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‘Visitor’ was photographed and completed entirely by Aaron Chung in the confines of his home within 24 hours between 13th and 14th April 2020. On a quiet evening over Malaysia’s Covid-19 Movement Control Order period, a mysterious guest pays a visit. Watch it here

Spotlight - Aaron 1


Tell us about yourself
I was born and raised in Kuching, Sarawak. I studied filmmaking in Akademi Filem Malaysia (which has since closed down). I have worked as a cinematographer for the past 15 years. I am also a yoga teacher, writer and marathoner.

How did the idea and story of this film come about?
I had not made a short film in 10 years. When I saw the poster by Kuman Pictures, I felt very inspired to do this purely for some fun, satisfaction and as a challenge to myself.

I worked backwards to develop this idea, starting with the limitations that I had which were:
– Working completely solo
– Limited equipment
– Shoot within the confines of my house

I did not want to fail by attempting an idea or concept which would be beyond these production limitations. My greatest arsenal were elements which do not have to be photographed; editing and sound design. Finally, I came up with a simple story inspired by random sounds that we hear in the night.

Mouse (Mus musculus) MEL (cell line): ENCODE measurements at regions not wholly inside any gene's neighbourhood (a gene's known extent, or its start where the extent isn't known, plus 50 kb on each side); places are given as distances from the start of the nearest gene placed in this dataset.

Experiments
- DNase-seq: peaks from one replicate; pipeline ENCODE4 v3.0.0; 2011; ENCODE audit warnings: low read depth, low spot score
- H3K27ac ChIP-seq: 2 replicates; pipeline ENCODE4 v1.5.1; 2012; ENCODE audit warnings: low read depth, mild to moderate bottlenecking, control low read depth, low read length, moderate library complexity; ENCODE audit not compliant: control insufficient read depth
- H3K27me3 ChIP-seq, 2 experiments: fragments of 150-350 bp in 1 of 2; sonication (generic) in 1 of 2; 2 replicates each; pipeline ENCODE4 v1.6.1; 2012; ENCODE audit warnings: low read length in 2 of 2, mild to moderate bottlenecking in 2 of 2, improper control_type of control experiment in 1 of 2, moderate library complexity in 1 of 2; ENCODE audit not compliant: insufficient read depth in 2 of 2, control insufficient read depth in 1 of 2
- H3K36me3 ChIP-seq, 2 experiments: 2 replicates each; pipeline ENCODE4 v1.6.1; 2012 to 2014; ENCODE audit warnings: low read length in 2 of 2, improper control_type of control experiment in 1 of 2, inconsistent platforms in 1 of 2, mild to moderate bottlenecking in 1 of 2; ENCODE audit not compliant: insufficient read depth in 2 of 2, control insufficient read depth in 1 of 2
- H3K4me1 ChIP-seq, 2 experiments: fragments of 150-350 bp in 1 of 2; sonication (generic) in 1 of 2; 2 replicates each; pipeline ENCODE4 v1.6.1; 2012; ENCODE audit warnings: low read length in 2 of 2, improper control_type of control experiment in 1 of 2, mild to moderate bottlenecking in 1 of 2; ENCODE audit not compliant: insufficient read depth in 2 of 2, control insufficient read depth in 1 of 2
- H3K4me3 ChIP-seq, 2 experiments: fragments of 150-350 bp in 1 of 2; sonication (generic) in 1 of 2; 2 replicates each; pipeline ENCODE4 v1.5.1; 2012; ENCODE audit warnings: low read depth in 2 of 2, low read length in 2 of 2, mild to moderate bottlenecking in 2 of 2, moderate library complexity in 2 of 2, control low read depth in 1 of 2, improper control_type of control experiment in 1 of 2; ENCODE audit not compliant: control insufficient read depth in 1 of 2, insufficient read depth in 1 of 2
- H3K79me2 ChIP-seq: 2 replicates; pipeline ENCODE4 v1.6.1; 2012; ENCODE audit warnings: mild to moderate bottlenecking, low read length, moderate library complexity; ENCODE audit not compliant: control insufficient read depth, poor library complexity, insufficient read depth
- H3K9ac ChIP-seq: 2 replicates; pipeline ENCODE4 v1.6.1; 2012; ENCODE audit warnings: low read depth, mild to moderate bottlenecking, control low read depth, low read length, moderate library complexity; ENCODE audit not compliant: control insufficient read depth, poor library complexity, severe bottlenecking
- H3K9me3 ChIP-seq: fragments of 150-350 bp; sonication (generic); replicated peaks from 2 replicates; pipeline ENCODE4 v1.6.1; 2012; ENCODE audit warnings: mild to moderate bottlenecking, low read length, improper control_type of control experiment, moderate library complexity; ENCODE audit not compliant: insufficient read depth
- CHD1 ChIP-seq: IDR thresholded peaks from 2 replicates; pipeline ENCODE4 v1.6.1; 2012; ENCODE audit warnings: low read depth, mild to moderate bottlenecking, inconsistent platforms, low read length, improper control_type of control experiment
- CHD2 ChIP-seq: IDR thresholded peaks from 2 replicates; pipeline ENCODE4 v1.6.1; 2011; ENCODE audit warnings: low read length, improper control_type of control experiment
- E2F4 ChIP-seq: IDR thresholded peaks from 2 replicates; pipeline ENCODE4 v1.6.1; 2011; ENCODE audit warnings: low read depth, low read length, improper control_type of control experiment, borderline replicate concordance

What inspiration or references did you draw from in terms of other films, mediums, filming techniques?
I truly love the horror/thriller filmmaking style, notable ones being The Eye, The Maid, The Ring, Dark Water, Skeleton Key, Pet Sematary. Having watched a lot of films and shot a lot of projects, I was subconsciously drawing on every film style and devices I had ever watched or done which could work for this film.

What were some of the challenges you faced in getting this film made?
– ‘Wearing many hats!’ As a professional DP, I always have assistants and crew working with me, and I (together with the director) will guide the actors. This time, I had to do EVERYTHING from charging batteries until finally pressing ‘record’ and then going in to act.
– I have a lot of junk in my house, so I had to constantly shuffle a lot of things ‘ke sana ke sini’ just to have room to shoot.
– Finding ways to achieve practical special effects such as the door opening and light switching off.